Enter the year of the album Down the Road and also the Sopranos. We spent a lot of time binge watching the Sopranos, this was when Netflix only mailed out movies, so we could only binge watch so much at a time and as fast as the US mail worked. That year we went to New York to meet with a publicist about the album and we actually saw the entire cast of the Sopranos leave Radio City Music Hall after the debut of the final season of Sopranos. It was one of those right place at the right time moments. The only thing I would change about that would be that I would say something more intelligent to Steve Buscemi, than, “Me, I, You , Love you, big fan!”
It would still be a few albums before Rodney came back to cowboy music and in my opinion began sounding more like himself. I think every album he has done has been full of great songs, well written and produced, but I just love the cowboy songs and how he sings them.
We were living in the country when he recorded Atascosa Sand and I remember he was recording an album of only Johnny Cash songs in our home recording “studio”, I was singing with him on Jackson and we re-sang it like 100 times one night, because I didn’t like the way I sounded on the recording. What is really neat about this, is that I found out I was pregnant with Wyatt not too long after this, so there was a teeny tiny Wyatt in there during that recording. So now, that will always be a special album to me. It is also something that I love about Rodney, he is always recording and doing something new and different. While he is the only one who sees and hears it all, I get to see and hear a lot of it and only a small percentage of that gets through to you all. But that is what’s great about artists they are always creating.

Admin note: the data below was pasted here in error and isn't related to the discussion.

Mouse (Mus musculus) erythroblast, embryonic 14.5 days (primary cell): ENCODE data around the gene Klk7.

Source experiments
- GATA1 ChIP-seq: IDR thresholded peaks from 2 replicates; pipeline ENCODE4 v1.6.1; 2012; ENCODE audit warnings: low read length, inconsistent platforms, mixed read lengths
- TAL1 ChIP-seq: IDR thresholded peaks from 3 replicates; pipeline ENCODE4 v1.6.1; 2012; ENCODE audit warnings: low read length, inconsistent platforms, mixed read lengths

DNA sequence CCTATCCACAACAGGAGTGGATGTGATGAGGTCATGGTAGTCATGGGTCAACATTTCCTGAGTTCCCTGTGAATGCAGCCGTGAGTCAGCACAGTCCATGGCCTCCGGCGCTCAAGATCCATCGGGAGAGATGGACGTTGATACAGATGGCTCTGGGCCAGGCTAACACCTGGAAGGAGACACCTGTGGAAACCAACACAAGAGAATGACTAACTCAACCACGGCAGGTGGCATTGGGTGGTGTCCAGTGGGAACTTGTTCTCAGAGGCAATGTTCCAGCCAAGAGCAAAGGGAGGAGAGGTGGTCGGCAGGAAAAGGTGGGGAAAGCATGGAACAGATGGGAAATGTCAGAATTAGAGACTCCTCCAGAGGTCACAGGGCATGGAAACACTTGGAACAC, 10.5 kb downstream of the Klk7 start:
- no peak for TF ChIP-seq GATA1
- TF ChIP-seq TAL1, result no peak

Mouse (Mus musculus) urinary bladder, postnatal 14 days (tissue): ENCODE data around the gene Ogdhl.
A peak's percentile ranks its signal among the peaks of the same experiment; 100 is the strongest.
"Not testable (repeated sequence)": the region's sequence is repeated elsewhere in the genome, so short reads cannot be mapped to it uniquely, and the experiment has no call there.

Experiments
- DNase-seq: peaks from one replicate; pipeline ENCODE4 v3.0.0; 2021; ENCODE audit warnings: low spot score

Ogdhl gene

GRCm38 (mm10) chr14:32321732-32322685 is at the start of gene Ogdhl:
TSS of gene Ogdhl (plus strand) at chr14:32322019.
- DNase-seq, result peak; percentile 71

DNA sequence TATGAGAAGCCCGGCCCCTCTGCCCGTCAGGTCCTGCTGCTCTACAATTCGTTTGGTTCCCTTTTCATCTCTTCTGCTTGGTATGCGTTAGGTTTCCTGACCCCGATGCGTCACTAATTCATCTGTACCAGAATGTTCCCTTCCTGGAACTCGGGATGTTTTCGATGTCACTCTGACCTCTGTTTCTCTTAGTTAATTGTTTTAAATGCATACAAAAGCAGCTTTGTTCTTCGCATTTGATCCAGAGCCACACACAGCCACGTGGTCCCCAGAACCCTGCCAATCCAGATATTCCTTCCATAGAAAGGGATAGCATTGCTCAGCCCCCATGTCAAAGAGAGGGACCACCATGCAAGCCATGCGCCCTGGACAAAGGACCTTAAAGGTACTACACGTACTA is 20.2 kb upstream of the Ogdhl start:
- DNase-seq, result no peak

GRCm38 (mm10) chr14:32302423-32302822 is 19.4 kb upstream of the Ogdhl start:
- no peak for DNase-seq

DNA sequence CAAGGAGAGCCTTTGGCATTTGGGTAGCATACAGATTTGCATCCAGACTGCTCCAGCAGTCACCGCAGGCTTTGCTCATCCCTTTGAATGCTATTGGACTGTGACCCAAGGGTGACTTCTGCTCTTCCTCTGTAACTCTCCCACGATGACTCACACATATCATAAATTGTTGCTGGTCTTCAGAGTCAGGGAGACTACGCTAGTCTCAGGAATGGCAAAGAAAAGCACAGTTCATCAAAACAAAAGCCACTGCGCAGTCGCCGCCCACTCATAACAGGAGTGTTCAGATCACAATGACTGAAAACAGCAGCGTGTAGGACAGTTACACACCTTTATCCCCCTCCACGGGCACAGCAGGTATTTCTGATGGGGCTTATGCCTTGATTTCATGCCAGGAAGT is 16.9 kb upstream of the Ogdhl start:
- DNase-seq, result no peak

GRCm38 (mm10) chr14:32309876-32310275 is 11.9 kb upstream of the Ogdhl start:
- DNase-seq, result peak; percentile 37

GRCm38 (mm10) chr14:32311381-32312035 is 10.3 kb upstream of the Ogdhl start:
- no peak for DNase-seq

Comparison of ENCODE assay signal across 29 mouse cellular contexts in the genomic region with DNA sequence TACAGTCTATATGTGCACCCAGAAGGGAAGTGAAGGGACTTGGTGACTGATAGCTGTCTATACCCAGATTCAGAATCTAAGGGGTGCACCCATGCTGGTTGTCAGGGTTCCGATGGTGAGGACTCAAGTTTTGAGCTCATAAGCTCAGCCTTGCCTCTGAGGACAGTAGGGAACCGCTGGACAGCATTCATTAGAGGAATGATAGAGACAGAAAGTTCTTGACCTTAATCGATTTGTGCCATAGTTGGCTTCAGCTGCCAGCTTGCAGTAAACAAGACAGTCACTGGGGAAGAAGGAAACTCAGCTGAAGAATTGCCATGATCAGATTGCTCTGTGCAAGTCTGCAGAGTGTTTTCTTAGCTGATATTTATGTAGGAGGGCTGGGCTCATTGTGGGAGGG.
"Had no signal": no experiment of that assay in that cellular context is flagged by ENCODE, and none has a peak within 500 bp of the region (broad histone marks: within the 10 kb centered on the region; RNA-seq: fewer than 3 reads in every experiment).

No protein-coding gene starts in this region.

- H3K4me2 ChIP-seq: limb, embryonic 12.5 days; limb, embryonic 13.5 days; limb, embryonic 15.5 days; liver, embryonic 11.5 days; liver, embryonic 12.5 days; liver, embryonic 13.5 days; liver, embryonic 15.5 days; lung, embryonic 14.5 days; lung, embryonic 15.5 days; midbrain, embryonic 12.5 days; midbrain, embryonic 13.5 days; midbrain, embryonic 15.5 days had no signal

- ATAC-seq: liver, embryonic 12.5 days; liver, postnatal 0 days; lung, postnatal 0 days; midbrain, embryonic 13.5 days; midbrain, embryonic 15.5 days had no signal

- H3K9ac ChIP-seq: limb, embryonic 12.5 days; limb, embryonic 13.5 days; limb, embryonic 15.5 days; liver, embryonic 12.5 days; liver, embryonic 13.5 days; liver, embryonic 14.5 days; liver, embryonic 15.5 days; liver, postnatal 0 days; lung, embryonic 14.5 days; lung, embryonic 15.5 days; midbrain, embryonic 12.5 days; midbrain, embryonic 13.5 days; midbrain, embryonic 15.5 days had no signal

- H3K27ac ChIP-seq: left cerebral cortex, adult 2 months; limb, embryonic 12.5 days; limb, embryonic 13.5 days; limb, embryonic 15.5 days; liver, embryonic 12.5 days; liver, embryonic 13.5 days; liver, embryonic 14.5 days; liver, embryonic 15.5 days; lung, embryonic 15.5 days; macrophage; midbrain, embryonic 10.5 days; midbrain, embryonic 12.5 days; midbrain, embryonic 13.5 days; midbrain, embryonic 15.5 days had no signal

I am so excited to see what 2018 will bring for Rodney in the form of music and recording. I know it will be exciting whatever it is.
Babies out front of Gruene Hall after a show
This was taken during the first year of dating
Here we are loaded down, with Chloe headed to Guitar Town!
No, this is not Wyatt….
So interesting. I didn’t realize that you were with Rodney in Nashville. Some of your story reminds me of the rough times the artists in the TV series Nashville have. Y’all have such wonderful adventures.
Just love the blogs
Love the blogs